Food in Uganda
Ugandan cuisine is a wonder.
Luwombo, which is beef or groundnut sauce cooked in banana leaves, is available to try. It has a delectable fragrance and is always served with “meal,” which in Ugandan slang refers to any kind of carbohydrate. Plantain matooke in the south, millet in the north, and potatoes in the west are the main “foods” of the area. Other popular “foods” include cassava, posho (ground maize), sweet potatoes, and rice. The entire fried fish is delicious, but it’s generally only available at the beach, and it’s often served with chips or French fries. Traditional matooke, binyebwa (groundnut sauce), chapati, and beef stew are also popular choices in Kampala. Toasted sandwiches or omelets are available in a variety of locations for the less daring.
If this does not appeal, it is preferable (and much more fascinating) to buy fresh food from roadside stalls or markets—fruits and vegetables abound and are extremely cheap, to say nothing of the roasted chicken or goat on a stick. There are also a number of fast-food restaurants in the city center, including Nando’s, Steers, Domino’s Pizza, and Hungry Lion.
The cost of a typical local dish ranges from UGX1,500 to UGX5,600.
A street vendor’s pineapple slice may cost as low as 300 shillings.
For excellent Chinese cuisine in Kampala, go no further than the Fang Fang Hotel. Fang Fang Restaurant (different and more costly than the hotel), Golden China Restaurant (both in the city center), and Nanjing Hotel on Kololo Hill are other excellent Chinese restaurants.
Try the Boma Guesthouse on Gowers Rd in Entebbe (see below under Sleep). The Golf Course Restaurant and the Airport Motel, among other locations, provide local cuisine in Entebbe.
The Ling Ling in Jinja serves excellent Chinese cuisine. The Source Café on Main Street serves a wide range of cuisine and allows you to browse the web while you dine.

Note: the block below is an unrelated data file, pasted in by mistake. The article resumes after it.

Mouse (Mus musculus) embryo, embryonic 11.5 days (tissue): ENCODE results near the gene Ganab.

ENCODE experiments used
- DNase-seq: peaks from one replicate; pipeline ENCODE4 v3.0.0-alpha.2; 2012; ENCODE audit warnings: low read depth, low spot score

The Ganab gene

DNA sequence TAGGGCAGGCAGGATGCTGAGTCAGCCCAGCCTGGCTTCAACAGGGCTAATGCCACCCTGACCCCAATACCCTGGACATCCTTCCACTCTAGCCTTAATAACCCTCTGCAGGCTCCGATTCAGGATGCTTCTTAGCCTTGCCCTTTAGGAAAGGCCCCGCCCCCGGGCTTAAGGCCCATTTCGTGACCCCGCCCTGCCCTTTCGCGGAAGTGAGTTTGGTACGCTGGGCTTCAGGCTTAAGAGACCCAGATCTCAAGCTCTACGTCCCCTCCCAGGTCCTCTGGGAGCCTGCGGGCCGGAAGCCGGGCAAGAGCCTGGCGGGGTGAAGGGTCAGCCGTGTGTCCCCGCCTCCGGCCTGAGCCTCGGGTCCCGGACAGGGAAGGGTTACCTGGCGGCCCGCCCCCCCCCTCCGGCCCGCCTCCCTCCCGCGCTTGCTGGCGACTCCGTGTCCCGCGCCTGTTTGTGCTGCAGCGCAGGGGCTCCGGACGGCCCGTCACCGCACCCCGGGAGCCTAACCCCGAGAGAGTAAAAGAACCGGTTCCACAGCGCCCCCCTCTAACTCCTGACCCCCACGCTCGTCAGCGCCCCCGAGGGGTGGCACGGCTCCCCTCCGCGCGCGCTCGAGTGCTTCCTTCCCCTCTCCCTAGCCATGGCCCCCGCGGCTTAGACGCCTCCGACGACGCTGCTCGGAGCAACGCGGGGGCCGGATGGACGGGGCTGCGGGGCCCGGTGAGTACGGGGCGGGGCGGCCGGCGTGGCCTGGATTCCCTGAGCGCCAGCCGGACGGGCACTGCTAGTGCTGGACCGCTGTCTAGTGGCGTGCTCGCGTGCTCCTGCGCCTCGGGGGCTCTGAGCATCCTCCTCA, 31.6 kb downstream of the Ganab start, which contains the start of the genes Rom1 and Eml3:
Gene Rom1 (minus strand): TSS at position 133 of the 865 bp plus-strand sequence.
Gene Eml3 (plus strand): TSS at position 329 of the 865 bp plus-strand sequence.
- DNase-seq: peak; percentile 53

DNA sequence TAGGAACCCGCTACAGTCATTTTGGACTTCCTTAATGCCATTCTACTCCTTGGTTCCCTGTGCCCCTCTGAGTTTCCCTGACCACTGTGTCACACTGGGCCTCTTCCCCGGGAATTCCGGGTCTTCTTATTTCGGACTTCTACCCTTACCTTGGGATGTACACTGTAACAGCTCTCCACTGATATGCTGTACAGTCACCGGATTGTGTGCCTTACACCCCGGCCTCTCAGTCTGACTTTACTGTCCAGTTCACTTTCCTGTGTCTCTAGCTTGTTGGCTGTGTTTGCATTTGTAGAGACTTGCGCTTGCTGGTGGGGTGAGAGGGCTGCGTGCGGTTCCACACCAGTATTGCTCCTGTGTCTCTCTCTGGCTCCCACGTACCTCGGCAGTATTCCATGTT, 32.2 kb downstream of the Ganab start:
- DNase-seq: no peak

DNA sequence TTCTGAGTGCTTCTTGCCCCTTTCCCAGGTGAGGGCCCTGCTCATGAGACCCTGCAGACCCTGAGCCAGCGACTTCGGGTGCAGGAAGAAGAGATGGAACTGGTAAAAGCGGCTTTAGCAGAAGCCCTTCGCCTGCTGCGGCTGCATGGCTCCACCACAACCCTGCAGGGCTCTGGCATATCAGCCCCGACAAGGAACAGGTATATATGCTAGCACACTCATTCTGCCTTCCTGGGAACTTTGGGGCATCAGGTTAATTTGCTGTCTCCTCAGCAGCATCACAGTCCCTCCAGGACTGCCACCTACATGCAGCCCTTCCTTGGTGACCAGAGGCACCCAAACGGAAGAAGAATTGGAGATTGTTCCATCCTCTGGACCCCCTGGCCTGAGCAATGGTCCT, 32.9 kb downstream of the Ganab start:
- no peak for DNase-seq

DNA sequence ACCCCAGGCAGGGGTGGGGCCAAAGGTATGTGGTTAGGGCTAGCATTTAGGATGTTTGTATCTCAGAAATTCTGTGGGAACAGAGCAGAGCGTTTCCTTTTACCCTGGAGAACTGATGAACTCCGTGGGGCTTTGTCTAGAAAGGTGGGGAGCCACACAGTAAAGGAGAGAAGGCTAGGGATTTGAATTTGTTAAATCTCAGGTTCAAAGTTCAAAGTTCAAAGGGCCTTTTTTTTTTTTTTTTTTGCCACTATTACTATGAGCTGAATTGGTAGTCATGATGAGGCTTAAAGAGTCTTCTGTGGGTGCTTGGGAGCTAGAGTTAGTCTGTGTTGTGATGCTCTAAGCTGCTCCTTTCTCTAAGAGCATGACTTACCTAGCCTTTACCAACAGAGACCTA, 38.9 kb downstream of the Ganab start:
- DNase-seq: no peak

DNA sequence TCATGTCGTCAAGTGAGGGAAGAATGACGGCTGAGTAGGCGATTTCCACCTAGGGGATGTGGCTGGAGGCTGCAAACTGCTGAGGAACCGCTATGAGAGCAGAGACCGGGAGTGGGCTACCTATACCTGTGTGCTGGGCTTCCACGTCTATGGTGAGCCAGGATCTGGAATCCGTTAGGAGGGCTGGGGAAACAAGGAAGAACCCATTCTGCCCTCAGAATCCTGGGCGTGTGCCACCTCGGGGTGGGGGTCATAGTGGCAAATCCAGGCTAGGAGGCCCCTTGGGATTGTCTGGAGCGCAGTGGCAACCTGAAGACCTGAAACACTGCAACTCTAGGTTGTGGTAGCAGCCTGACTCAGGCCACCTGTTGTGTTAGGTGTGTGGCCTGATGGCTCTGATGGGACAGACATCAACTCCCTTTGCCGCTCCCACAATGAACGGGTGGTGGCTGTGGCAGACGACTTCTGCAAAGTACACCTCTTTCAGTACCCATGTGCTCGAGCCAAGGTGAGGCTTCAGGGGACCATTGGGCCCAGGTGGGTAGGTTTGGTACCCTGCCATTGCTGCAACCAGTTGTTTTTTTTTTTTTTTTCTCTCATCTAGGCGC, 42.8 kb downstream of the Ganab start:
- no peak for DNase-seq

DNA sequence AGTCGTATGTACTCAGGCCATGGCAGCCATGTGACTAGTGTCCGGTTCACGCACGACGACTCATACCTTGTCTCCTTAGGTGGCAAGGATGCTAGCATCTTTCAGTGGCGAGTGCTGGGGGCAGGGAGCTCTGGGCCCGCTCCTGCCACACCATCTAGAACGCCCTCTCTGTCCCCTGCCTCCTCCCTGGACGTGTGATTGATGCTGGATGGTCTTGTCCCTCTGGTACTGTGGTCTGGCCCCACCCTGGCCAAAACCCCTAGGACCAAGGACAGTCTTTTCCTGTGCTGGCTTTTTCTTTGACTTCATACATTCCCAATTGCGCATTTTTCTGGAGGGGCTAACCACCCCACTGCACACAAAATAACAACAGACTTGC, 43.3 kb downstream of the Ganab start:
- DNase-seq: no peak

Drinks in Uganda
Coffee is one of Uganda’s greatest exports, but the British converted Ugandans to tea, making getting a good cup of local java almost difficult, particularly outside of Kampala. Try the coffee shop 1000 Cups on Buganda Road in Kampala. Ugandan coffee is sold at the airport, Banana Boat shops, and several hotels by The Source Cafe in Jinja. Kiira Kawa is the brand name for the coffee (River Coffee). In the Kampala region, Good African Coffee and Cafe Pap are two excellent eateries for cuisine and coffee. Stop by the Source Cafe in Jinja for a delicious cappuccino—they have the cutest espresso machine! Alternatively, if you’re in the west, stay at the Hotel Mountains of the Moon in Fort Portal.
Chai tea is readily accessible and tastes best in rural regions near tea farms. Signs will be placed in stores and kiosks indicating where it may be bought.
Some establishments provide lower-end South African wine, but stick to the beer. Any of the four main brands will suffice, but for those who worry about such things, the Pilsner is the only one without added corn sugar.
It is recommended that you consume bottled water, which is often referred to as mineral water at local restaurants. The water that comes out of the taps hasn’t been treated.